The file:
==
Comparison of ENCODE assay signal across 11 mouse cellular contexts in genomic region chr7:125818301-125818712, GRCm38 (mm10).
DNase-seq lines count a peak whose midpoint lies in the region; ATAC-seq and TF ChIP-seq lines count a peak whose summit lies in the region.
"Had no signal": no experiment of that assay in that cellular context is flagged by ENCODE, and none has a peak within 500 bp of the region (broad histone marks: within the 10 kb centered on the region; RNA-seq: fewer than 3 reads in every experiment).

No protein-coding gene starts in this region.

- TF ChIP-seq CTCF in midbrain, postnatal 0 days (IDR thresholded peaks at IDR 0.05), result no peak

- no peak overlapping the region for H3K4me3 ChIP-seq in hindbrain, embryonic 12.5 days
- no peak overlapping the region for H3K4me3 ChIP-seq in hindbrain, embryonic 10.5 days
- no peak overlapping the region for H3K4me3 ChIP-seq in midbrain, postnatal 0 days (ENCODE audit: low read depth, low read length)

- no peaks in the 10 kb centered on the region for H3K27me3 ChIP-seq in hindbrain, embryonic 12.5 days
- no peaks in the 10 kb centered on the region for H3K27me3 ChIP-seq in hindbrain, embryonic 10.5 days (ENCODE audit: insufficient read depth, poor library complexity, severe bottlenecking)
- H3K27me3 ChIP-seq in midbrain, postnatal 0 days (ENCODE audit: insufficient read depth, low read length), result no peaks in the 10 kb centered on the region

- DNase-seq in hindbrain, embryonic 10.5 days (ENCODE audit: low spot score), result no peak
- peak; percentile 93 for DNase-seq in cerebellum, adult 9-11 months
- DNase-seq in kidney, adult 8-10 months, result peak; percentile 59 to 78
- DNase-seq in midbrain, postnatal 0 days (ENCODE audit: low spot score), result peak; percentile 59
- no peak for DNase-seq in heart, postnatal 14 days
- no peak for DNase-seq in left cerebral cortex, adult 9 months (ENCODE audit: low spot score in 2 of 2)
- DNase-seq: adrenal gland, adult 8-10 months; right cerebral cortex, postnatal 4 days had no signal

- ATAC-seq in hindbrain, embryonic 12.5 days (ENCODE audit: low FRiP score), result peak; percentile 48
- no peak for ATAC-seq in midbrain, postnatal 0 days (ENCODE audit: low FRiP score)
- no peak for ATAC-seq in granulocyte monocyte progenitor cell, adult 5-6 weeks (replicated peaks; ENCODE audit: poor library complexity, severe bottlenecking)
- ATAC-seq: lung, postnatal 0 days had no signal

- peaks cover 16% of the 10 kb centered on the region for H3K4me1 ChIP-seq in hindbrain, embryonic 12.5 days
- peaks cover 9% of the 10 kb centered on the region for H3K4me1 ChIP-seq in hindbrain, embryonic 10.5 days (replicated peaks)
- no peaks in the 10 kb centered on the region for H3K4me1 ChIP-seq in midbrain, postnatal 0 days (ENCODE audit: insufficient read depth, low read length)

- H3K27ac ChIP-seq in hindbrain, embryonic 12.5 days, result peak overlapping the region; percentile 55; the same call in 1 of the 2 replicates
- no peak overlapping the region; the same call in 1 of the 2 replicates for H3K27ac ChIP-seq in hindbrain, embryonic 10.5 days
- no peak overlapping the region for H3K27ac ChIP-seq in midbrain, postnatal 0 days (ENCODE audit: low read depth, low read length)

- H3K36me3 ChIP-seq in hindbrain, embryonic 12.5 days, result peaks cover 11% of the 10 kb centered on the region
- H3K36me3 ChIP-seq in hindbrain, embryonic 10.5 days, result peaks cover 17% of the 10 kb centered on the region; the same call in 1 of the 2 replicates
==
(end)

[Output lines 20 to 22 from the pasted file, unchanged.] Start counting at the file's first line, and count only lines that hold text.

- no peak for ATAC-seq in midbrain, postnatal 0 days (ENCODE audit: low FRiP score)
- no peak for ATAC-seq in granulocyte monocyte progenitor cell, adult 5-6 weeks (replicated peaks; ENCODE audit: poor library complexity, severe bottlenecking)
- ATAC-seq: lung, postnatal 0 days had no signal